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A Novel Low Power SRAM/SOI Cell Design



Abstract
A four transistor (4T) Self-Body-Bias (SBB) structured SRAM/SOI cell is proposed. The structure
improvements and its parameters specifications are based on its performance simulations on TSUPREM4 and
MEDICI. The structure saves area and simplifies its process by using the parasitic resistor beneath the gate of
NMOS to supersede PMOS of conventional 6T CMOS SRAM. Furthermore, this structure can safely operates
with 0.5 V supply voltage, which may be prevalent in nearby future. Finally, compare to conventional 6T CMOS
SRAM, this structures transient responses are normal and it has 10 times lower power dissipation.
Keywords: 4T SRAM, Self Body Bias, Low power































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1. Introduction
SOI technology is broadly used in IC designs, nowadays. Its performance is merited with low power
dissipation, low noise, high rejection to radiation, and no latch-up effect in contrast with conventional CMOS
technology
[1]~[3]
. Thus, SRAM cells performances can be enhanced based on SOI technology.
In an attempt to reduce power dissipation and layout area, many researches have done to change classic 6T
SRAM cell into 4T one. Some are based on circuit level modifications, but their stabilities are always poor
[4]~[7]
.
Others are based on device modifications, but their processes are always too complicated
[8][9]
. In this paper, a
novel 4T SRAM cell is presented based on Self-Body-Biased (SBB)
[10]
and Dynamic Threshold MOS
(DTMOS)
[11][12]
structures. Except that 6T SRAM model and simulations are based on Cadence tool suits, other
models are constructed using TSUPREM4, and devices simulations are based on MEDICI.
In section 2, the basic structure and mechanism of SBB structure SRAM cell is introduced
In section 3, the stability of the SBB structure is analyzed. It proves that the 4T SRAM cell can be safely
operated with 0.5 V supply voltage. Conclusion is also made that further improvement of the parasitic resistor will
not change function of normal NMOS.
In section 4, the gate voltage controlled resistor is optimized by changing p- areas length, thickness, and
impurity concentration, as well as by ion implanting the NMOS channel.
In section 5, transient analyses are described. It is concluded that in contrast with conventional 6T SRAM
cell, this design has a bit slower transfer speed but great lower power dissipation.
In section 6, A different SBB structure is proposed. It has smaller cell area and similar characteristics to
H-gate one.
In section 7, both the two structures layouts are displayed.
2. Basic Structure and Mechanism
Figure 1 displays the plan view of the SBB SOI MOSFET with an H-shaped gate[13] electrode, figure 2
shows the cross-section view of AA direction marked in figure 1, and figure 3 is its equivalent circuit. A parasitic
body resistor beneath the gate from terminal BODY1 to terminal BODY2 marked in figure3 generally functions
like a PMOS. One part of the resistor area is doped more lightly than the other part, thus, when a high voltage is
applied to gate, the p- area quickly depletes, thereby greatly enhancing the resistance and shut down current
between BODY1 and BODY2, as shown in figure 4
[10]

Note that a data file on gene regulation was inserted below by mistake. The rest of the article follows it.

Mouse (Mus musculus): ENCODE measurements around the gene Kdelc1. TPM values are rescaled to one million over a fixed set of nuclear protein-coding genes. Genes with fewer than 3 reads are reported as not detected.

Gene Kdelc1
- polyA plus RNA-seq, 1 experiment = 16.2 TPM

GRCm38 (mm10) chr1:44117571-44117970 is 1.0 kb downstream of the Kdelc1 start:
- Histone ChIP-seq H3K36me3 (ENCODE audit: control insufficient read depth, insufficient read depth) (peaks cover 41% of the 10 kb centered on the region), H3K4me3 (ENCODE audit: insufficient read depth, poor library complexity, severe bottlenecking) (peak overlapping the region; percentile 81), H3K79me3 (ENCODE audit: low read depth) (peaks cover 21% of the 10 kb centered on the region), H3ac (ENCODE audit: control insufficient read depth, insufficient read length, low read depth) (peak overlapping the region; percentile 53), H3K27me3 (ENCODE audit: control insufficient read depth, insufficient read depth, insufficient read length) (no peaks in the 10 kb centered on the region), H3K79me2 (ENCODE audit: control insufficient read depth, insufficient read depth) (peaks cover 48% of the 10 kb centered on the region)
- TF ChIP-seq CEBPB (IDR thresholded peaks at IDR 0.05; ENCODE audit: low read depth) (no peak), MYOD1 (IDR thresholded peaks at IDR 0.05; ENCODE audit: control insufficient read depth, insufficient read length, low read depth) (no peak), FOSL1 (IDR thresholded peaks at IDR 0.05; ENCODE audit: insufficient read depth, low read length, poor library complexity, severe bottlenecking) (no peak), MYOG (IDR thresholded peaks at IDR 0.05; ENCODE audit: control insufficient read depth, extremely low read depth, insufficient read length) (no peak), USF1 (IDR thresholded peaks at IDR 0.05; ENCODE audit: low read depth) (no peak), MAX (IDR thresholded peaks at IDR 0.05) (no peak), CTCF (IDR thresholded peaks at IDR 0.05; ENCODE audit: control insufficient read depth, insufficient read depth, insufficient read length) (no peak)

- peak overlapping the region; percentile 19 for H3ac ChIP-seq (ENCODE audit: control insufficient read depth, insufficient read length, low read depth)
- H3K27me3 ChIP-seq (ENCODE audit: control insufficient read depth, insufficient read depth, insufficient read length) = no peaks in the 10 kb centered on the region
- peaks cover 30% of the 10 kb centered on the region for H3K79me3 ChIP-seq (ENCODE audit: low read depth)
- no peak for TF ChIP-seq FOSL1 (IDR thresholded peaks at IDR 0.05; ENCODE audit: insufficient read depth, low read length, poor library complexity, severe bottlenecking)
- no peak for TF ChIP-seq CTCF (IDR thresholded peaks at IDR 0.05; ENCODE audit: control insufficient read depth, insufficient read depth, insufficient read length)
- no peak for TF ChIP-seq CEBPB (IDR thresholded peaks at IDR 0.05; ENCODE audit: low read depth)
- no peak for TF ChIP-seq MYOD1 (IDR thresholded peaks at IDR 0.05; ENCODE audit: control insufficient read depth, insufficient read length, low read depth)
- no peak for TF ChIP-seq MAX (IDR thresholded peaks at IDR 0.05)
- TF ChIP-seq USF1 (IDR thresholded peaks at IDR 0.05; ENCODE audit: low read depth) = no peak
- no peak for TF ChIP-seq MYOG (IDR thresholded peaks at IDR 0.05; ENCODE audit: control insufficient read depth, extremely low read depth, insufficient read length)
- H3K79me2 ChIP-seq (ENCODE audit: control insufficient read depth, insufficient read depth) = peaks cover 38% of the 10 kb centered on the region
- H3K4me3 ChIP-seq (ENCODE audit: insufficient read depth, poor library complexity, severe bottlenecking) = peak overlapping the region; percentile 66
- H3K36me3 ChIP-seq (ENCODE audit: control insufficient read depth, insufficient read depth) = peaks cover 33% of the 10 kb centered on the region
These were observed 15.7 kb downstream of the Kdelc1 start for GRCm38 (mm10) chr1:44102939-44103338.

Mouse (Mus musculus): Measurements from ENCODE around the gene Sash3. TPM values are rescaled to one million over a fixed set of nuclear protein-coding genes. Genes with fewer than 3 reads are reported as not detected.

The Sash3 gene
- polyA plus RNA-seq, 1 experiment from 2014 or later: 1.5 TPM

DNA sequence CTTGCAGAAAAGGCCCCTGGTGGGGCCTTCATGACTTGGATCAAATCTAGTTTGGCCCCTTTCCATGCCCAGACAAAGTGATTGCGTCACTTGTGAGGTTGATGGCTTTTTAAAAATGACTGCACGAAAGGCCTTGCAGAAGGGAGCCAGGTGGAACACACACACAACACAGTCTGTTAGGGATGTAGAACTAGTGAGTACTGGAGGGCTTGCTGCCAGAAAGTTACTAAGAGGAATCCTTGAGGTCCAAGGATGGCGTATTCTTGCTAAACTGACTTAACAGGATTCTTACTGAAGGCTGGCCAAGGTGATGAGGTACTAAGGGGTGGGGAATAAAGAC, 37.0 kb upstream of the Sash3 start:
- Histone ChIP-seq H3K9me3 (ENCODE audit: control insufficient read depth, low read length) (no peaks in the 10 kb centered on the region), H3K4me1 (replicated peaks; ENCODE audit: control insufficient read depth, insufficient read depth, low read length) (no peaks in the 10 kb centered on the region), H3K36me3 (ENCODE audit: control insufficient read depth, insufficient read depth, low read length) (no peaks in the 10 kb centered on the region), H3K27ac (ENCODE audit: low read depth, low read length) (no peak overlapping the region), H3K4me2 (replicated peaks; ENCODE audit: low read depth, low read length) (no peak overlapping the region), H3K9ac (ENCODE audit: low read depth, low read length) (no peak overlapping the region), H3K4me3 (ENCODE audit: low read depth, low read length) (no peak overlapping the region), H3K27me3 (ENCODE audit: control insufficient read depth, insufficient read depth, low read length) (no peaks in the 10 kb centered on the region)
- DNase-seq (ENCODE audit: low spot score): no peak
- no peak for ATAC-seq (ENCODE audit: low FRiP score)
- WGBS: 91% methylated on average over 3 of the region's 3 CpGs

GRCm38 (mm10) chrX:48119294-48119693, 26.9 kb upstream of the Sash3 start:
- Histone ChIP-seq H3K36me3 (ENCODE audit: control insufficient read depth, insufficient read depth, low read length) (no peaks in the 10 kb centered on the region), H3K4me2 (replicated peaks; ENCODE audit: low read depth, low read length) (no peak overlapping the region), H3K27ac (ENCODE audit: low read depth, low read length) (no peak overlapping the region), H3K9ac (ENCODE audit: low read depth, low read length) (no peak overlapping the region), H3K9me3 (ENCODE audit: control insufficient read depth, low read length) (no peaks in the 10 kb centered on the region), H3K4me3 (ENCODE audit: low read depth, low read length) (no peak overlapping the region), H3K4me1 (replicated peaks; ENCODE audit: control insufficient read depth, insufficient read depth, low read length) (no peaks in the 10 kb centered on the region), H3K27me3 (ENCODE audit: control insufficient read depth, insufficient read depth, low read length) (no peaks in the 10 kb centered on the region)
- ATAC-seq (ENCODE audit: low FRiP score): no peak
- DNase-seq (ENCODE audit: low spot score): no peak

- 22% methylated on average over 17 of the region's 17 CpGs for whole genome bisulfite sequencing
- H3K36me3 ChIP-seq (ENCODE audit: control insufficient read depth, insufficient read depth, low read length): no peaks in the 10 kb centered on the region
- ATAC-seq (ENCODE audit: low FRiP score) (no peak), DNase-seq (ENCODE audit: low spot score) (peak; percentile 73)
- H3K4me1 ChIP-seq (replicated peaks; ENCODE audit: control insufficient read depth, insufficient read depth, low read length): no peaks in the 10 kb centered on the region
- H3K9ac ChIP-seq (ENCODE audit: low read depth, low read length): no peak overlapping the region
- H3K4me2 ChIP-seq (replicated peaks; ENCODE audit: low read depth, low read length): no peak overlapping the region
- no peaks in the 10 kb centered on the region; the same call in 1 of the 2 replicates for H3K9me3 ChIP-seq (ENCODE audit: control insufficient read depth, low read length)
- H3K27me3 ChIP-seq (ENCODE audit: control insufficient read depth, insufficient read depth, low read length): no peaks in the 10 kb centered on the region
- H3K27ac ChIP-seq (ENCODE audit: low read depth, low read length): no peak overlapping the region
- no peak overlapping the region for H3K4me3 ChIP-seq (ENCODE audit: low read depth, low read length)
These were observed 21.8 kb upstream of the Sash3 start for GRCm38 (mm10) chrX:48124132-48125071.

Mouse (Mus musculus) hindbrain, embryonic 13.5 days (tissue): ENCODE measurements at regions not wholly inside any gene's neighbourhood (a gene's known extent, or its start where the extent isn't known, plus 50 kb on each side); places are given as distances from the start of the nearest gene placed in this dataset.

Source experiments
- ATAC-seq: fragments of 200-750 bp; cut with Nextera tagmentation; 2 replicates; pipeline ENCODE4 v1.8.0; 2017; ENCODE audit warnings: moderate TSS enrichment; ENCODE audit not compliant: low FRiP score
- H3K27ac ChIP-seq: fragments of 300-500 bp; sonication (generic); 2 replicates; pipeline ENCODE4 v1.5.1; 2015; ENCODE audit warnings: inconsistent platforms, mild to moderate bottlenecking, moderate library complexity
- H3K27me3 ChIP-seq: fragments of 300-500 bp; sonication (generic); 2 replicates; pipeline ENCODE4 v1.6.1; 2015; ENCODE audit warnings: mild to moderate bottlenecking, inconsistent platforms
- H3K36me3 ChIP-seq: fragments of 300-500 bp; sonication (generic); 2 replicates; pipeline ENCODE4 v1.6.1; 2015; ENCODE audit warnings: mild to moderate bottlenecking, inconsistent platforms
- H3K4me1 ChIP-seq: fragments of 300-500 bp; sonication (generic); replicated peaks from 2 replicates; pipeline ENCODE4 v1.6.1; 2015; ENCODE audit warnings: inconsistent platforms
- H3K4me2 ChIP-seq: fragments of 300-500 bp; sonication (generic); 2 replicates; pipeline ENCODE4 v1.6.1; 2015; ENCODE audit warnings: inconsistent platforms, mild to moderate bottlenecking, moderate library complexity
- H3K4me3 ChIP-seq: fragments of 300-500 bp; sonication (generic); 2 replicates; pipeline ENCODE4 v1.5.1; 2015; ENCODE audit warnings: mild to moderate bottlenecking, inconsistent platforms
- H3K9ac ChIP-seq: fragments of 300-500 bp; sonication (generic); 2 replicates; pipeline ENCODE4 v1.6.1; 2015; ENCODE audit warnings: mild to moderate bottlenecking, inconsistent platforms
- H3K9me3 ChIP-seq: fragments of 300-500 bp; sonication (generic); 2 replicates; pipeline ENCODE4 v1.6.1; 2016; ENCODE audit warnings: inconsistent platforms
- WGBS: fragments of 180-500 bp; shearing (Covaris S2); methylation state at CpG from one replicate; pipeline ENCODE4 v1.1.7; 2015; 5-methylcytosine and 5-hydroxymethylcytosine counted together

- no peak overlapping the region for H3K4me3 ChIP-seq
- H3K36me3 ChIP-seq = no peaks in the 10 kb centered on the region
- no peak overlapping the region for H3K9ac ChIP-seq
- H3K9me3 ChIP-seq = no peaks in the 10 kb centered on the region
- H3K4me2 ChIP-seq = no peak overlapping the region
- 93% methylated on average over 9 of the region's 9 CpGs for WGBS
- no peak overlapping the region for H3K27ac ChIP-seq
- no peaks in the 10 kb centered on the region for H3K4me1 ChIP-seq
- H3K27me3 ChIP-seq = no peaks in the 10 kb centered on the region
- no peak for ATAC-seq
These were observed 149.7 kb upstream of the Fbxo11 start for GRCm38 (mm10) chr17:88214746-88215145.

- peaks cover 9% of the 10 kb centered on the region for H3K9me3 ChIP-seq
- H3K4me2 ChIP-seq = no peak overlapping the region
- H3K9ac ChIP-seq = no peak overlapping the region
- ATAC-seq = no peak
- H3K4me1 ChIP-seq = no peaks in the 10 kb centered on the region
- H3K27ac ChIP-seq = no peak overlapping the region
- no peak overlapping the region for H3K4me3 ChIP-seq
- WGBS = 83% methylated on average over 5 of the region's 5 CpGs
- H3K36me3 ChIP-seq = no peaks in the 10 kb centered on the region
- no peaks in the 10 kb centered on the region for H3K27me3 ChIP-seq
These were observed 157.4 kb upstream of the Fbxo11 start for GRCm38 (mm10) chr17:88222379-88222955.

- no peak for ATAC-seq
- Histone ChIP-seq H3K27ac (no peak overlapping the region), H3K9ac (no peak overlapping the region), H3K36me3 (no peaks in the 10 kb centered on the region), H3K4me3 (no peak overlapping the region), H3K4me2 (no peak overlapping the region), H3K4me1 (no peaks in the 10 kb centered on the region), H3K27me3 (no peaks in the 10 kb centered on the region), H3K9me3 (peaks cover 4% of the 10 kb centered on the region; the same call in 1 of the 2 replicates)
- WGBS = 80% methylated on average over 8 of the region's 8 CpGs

. The whole SRAM cell circuit is demonstrated in figure 5.
BODY1
DRAIN
SOURCE
N+
P+
BODY2
Lg
Wg
Wb
Lp-
N+
P+
A A'
Low Na
High Na
GATE
GATE

Fig. 1 Plan view of H-gate SBB SOI MOSFET
(N)
GATE
P+
BODY2
BODY1
P+
P- P P P
(N)

Fig. 2 Cross-section view of H-gate SBB SOI MOSFET
3



Fig.3 Equivalent circuit of SBB structure
(N)
P+
BODY2 BODY1
P+
P- P P P
BOX
Small VG

G
D
S
SHORT
(N)
P+
BODY2 BODY1
P+
P- P P P
BOX
BigVG

G
D
S
OPEN
Wg
Wg

Fig. 4 Operation of the parasitic resistor

BL
BL
WL
M1 M2
R1
R2
M3
M4
VDD
GND

Fig.5 Proposed 4T SRAM cell circuit

In figure 5, transistors M3 and M4 have their substrates tied to gates, therefore, the back-gate effect of the
two transistors cause the threshold voltage varies with the gate voltage. This kind of MOS structure is named
Dynamic Threshold MOS or DTMOS. DTMOSs on-state threshold voltage is low and off-state one is high. This
attribute facilitates the transfer speed of the device. The limitation of DTMOS is that the maximum gate voltage
should be no higher than 0.5V to guarantee that no current flows through PN junction between substrate and
source. Because this research is based on 0.5V supply voltage, the application of DTMOS is safe and effective.

3. Stability Analysis of Basic Structure
One problem must be resolved before further research. In conventional 6T SRAM cell, the substrate of
NMOS should be tied to ground or connected to source. However, in the proposed H-gate NMOS, current flows
through the substrate beneath the gate, and BODY2 terminal of the substrate is tied to VDD. Therefore, there
might be disastrous current flowing from substrate to source, although the supply voltage is only 0.5V. Thus,
characteristics of PN junction under 0.5V forward voltage are simulated using MEDICI. Table 1 shows the result
of the relationship between forward current and temperature. It reveals that if current flowing between BODY2
and BODY1 is larger than several nano Amps, the influence of current flowing between BODY2 and source can
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be omitted.
Table 1 Forward PN junction currents at various temperatures
TK IA/um
300 9.4610
-11

310 2.4610
-10

320 5.8410
-10

330 1.3510
-9

340 2.9910
-9

350 6.3110
-9


Another problem should also be cared about. In the cell schematic, BODY2 is connected to 0.5V, and